Thought for the Day - 21/04/2014 - John Bell
Yesterday - Easter Day, I joined people sunbathing in Glasgow’s Kelvingrove Park. It was a very different experience from Friday morning when I was one of a small group wandering slowly through the same vicinity.. We weren’t birdspotting, but walking round different monuments and statues. .
It was a variation of the ancient tradition of Stations of the Cross/ .We remembered at each monument a moment on Jesus’ journey to his death, but related that to the pain and the compassion associated with the different pieces of sculpture.
Near the beginning we came to a bronze memorial to the carnage of the first world war. The bronze was the colour of the mud of Flanders. One figure was moving forward with his gun at the ready. To the rear was a fellow soldier lying dead, his right hand jutting out into the air.
The young woman who introduced this station announced that here we would remember Jesus falling for the first time. Then she invited us to walk round the bronze sculpture slowly and to take the hand of the dead soldier.
It was a surreal moment for me. It was like shaking hands with history, because as I held this cold bronze hand, I realised it could have been the hand of another John Bell, my great uncle who was killed at the Somme….. a loss so profound for my grandfather that even fifty years later he could not speak of his brother’s death without weeping about the futility of it all.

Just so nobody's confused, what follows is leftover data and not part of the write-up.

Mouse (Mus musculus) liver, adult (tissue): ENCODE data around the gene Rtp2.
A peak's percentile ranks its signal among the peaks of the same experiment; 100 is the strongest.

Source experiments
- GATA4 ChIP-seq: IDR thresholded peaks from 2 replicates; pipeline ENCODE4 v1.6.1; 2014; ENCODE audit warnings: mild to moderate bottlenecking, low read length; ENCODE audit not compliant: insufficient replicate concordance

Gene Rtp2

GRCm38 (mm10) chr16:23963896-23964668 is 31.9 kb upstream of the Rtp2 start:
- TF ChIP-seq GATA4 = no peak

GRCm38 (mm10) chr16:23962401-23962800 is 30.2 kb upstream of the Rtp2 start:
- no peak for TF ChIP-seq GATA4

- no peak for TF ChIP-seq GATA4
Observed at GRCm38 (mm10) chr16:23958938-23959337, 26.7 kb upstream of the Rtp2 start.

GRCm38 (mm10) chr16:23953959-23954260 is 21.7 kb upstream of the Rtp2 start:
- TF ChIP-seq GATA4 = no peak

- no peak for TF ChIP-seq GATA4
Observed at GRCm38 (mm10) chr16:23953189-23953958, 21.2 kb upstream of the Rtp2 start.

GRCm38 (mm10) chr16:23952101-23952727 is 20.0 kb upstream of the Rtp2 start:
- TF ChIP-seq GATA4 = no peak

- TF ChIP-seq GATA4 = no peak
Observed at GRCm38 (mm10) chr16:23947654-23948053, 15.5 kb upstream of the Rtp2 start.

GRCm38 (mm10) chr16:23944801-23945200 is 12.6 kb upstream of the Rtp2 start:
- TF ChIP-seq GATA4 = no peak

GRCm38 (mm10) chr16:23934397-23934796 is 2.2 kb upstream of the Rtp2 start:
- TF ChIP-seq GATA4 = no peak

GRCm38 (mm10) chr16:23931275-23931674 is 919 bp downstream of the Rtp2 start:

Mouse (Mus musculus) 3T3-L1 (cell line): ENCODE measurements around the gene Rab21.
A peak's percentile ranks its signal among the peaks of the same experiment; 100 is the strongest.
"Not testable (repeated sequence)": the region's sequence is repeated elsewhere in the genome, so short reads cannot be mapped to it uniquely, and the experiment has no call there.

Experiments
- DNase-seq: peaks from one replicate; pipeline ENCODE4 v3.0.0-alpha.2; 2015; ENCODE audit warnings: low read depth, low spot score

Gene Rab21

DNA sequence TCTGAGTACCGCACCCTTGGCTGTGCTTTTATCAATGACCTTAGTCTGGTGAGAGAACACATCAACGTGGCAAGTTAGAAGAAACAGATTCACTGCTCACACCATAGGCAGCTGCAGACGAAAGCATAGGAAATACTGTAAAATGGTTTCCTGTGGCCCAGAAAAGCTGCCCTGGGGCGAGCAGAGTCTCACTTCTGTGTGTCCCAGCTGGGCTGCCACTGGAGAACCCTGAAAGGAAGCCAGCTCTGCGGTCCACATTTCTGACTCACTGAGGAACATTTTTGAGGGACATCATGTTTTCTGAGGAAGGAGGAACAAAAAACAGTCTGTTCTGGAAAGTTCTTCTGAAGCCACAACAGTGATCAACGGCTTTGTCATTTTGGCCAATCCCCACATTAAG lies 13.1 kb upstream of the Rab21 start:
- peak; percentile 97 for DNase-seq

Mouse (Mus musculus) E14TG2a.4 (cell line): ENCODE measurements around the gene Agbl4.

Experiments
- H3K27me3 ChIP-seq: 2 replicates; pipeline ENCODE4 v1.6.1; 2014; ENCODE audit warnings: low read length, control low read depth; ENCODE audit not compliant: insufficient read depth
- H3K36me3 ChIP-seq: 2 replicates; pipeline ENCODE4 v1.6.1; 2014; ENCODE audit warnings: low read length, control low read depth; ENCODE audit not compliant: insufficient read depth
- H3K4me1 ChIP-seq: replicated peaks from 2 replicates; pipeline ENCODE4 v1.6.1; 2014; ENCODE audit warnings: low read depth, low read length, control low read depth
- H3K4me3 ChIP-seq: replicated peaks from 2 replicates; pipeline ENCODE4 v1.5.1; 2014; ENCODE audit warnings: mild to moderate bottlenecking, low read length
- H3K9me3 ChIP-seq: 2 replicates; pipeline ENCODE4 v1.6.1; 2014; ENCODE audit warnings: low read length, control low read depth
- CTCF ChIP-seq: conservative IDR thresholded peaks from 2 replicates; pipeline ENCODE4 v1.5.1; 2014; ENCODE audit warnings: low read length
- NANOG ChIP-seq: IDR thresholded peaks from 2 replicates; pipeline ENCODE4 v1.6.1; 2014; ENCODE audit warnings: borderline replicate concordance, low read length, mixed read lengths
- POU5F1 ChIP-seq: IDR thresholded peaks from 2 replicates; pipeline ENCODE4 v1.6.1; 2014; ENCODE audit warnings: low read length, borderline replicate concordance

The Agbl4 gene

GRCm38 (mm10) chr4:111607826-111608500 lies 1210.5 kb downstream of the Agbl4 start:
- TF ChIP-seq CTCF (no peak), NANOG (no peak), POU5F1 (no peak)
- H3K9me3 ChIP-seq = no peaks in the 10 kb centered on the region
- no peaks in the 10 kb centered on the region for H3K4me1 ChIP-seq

That experience has not so much haunted me as stayed with me all weekend…. all weekend that is until yesterday, Easter Day, when I was reading again the stories associated with Jesus reappearing in a very sentient way to those who had presumed he was gone forever.
Twice he shows them his hands and invites his friends to touch them. These are not dead hands as cold as bronze, they are warm, alive, but they are scarred, marked at the places where nails were driven through to secure him to the cross. These hands are warm and alive yet scarred because in his resurrection Jesus points to a different way of dealing with conflict…. not grandstanding at a distance, hurling accusations, breeding hate, inciting violence until there is no retreat and the lust for conflict becomes an imperative to kill.
No, there is another way which involves taking the pain and the animosity of the other- the enemy - into the self until a profound openness to the pain and the hatred in the other becomes the bridge to healing and reconciliation, and we discover that goodness is stronger than evil, peace is stronger than conflict, love is stronger than hate.